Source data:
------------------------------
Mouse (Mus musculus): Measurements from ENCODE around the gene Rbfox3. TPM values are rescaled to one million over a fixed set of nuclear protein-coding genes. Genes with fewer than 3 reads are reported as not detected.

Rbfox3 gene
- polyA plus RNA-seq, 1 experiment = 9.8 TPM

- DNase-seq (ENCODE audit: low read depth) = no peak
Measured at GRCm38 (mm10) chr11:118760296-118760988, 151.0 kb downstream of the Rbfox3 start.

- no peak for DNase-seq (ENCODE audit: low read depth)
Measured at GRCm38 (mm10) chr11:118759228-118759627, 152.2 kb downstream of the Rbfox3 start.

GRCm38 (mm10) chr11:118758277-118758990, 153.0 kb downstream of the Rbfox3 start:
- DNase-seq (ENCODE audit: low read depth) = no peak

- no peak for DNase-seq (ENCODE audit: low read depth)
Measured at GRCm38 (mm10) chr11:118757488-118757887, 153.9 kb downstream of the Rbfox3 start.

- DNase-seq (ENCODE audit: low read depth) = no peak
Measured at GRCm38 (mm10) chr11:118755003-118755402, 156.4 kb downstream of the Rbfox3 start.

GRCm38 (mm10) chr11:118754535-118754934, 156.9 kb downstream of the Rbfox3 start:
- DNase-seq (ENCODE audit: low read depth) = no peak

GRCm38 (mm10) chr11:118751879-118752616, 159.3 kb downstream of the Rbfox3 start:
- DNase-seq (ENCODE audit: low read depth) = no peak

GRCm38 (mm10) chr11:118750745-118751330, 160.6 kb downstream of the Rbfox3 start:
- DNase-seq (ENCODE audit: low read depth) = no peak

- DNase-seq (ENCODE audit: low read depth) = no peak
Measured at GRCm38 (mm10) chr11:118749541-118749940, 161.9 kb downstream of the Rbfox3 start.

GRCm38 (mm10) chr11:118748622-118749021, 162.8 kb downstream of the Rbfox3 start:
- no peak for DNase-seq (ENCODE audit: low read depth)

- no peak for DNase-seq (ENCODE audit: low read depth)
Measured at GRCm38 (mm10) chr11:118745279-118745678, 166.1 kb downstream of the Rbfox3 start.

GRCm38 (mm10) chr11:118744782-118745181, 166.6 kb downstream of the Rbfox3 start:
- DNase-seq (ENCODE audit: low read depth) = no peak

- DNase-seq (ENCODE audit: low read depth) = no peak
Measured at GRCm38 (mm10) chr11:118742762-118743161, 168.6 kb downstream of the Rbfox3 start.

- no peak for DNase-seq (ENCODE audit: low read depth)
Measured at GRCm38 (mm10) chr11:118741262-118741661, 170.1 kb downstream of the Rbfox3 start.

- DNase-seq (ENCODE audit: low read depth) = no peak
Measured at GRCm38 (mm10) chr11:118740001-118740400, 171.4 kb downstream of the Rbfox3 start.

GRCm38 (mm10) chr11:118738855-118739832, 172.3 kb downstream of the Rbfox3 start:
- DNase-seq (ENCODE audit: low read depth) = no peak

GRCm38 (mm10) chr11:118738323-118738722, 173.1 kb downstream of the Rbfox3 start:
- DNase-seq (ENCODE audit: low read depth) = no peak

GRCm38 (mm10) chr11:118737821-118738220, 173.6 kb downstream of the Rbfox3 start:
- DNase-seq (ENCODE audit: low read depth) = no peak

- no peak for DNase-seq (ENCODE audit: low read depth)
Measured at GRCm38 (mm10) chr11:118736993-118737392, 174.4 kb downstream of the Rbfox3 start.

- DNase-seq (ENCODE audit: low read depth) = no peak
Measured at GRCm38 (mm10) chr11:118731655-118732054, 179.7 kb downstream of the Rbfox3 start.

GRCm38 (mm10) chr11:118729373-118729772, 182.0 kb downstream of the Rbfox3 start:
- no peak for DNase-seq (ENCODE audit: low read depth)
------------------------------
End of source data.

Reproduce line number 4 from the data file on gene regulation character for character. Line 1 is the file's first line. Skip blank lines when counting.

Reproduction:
- DNase-seq (ENCODE audit: low read depth) = no peak